We owe our existence to stars. More accurately we owe it to the fact that they eventually die. If they’re massive enough they collapse under their weight after their core turns to iron, among other elements, and the resulting explosion sends the building blocks of our world across the universe.
In 1950, three years into the Cold War, William Faulkner gave a speech after winning the Nobel Prize, he said, “I believe that man will not merely endure: he will prevail. He is immortal, not because he along among creatures has an inexhaustible voice, but because he has a soul, a spirit capable of compassion and sacrifice and endurance.”
There are natural laws which govern the order of the cosmos: the apple will fall, the river will flow, and the wind will blow. If the very hands that gave birth to us–stars–can fall apart, then we would be fools to believe we aren’t susceptible to the same fate.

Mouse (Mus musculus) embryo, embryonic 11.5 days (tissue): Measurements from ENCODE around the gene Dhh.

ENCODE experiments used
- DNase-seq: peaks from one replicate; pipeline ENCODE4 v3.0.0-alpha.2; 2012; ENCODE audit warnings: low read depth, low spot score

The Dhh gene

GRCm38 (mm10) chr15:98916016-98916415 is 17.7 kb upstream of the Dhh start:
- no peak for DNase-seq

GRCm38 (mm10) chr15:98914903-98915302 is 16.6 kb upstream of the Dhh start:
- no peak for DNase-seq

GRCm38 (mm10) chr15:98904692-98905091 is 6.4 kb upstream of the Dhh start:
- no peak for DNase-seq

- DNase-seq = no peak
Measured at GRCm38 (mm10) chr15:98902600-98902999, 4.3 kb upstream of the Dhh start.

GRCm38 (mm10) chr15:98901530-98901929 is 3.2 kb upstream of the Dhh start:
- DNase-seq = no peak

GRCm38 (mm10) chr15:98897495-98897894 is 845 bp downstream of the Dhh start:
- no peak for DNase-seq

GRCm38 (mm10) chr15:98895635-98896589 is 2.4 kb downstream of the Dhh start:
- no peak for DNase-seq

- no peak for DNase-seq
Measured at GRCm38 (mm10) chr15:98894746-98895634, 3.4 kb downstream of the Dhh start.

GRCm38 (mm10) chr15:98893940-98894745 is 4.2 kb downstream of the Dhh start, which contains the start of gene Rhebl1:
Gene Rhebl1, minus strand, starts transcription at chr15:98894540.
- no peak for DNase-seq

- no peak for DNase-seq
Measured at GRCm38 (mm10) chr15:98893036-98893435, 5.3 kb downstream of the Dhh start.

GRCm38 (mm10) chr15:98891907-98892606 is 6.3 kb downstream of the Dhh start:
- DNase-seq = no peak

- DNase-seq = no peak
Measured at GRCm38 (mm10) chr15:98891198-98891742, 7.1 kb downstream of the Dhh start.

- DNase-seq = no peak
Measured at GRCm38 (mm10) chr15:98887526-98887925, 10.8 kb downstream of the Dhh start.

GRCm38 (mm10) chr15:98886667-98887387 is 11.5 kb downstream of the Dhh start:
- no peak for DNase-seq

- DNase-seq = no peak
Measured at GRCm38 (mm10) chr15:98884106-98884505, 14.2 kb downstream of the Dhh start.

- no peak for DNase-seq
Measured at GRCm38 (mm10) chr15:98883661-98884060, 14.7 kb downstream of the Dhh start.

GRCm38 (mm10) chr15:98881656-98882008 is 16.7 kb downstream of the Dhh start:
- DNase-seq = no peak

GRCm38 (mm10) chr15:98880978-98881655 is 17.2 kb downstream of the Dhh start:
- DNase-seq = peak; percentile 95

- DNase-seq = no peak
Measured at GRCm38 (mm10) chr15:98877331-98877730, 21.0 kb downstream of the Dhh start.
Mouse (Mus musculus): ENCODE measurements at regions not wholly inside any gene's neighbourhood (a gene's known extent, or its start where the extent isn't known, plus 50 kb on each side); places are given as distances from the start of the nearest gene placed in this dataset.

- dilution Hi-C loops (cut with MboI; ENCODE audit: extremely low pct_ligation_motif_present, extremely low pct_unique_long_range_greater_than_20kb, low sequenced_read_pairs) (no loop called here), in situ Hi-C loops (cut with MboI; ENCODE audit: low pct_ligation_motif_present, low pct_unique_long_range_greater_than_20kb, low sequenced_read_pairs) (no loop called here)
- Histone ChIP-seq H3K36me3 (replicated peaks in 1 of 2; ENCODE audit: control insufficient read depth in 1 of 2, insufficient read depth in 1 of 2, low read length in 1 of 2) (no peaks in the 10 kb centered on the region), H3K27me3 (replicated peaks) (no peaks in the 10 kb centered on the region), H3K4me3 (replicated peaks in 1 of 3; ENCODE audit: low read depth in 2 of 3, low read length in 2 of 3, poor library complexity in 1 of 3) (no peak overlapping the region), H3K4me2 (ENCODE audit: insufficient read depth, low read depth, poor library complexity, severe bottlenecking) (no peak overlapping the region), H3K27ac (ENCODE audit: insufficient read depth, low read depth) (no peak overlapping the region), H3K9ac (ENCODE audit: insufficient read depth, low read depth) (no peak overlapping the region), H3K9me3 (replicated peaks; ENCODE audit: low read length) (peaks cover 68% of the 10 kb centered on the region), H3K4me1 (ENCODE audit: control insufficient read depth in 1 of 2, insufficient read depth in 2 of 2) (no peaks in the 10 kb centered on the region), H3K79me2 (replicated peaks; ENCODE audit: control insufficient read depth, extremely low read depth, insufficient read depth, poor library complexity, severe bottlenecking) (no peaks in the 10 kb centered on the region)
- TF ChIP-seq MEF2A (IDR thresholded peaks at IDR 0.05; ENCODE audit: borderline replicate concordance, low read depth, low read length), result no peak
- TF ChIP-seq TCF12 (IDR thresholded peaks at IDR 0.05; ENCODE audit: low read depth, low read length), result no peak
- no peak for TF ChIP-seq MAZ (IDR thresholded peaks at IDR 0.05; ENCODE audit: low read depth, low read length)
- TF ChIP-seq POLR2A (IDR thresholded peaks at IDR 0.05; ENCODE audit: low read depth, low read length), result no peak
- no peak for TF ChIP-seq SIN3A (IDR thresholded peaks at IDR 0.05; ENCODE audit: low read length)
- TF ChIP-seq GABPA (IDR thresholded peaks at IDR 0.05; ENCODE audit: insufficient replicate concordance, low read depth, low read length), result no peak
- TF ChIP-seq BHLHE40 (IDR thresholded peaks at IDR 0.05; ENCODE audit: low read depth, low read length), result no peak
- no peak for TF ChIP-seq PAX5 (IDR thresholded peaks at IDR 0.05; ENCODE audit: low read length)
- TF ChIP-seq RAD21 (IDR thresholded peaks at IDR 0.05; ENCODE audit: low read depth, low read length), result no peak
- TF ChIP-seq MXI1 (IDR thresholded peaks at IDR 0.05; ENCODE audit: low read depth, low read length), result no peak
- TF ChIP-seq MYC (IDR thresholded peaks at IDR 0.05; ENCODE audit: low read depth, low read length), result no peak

For my third essay of the quarter I propose a challenge to Faulkner’s belief in humanity. Climate change threatens our entire planet, political and fiscal gains trump our needs and undermine our best intentions, and the population is increasing at a rate that will soon (if it isn’t already) grow unsustainable. Are there solutions to these problems? Absolutely. We have most of the answers for that which ails us, but can we implement them before the system itself collapses under its own weight?
Humanity is known to shine under crisis, achieve its finest, but how long is too long? Can we sustain our planet and society with politicians who’re clueless about science? Corporations who are clueless about their employees? A world which can’t gasp the finite delicate system that is Earth? As depressing as it is, the odds are stacked against us, and if we are going to take action it needs to happen soon–or Faulkner won’t have grave to turn in.